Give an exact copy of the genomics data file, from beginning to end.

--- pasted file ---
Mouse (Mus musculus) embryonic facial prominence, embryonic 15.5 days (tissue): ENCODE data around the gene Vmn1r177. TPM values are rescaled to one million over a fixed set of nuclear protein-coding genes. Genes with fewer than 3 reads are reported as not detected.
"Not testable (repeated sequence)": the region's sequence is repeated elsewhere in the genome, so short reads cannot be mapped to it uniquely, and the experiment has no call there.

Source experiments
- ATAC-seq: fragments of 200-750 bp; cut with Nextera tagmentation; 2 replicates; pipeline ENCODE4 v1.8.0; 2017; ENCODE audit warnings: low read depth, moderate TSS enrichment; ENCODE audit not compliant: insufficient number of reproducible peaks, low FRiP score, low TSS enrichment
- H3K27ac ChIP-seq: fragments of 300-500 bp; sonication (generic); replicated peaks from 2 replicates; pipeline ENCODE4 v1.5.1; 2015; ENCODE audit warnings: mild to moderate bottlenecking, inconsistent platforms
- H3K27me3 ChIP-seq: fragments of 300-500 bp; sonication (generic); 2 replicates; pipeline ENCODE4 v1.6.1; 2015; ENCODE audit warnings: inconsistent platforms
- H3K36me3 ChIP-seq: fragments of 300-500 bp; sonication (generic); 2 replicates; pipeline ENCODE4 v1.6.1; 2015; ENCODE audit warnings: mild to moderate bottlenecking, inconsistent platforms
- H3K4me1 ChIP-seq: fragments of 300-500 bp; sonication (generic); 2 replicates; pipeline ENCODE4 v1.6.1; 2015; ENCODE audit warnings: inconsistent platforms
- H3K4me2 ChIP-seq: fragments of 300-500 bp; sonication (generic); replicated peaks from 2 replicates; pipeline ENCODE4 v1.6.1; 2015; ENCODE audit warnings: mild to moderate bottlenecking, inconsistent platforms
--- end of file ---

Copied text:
Mouse (Mus musculus) embryonic facial prominence, embryonic 15.5 days (tissue): ENCODE data around the gene Vmn1r177. TPM values are rescaled to one million over a fixed set of nuclear protein-coding genes. Genes with fewer than 3 reads are reported as not detected.
"Not testable (repeated sequence)": the region's sequence is repeated elsewhere in the genome, so short reads cannot be mapped to it uniquely, and the experiment has no call there.

Source experiments
- ATAC-seq: fragments of 200-750 bp; cut with Nextera tagmentation; 2 replicates; pipeline ENCODE4 v1.8.0; 2017; ENCODE audit warnings: low read depth, moderate TSS enrichment; ENCODE audit not compliant: insufficient number of reproducible peaks, low FRiP score, low TSS enrichment
- H3K27ac ChIP-seq: fragments of 300-500 bp; sonication (generic); replicated peaks from 2 replicates; pipeline ENCODE4 v1.5.1; 2015; ENCODE audit warnings: mild to moderate bottlenecking, inconsistent platforms
- H3K27me3 ChIP-seq: fragments of 300-500 bp; sonication (generic); 2 replicates; pipeline ENCODE4 v1.6.1; 2015; ENCODE audit warnings: inconsistent platforms
- H3K36me3 ChIP-seq: fragments of 300-500 bp; sonication (generic); 2 replicates; pipeline ENCODE4 v1.6.1; 2015; ENCODE audit warnings: mild to moderate bottlenecking, inconsistent platforms
- H3K4me1 ChIP-seq: fragments of 300-500 bp; sonication (generic); 2 replicates; pipeline ENCODE4 v1.6.1; 2015; ENCODE audit warnings: inconsistent platforms
- H3K4me2 ChIP-seq: fragments of 300-500 bp; sonication (generic); replicated peaks from 2 replicates; pipeline ENCODE4 v1.6.1; 2015; ENCODE audit warnings: mild to moderate bottlenecking, inconsistent platforms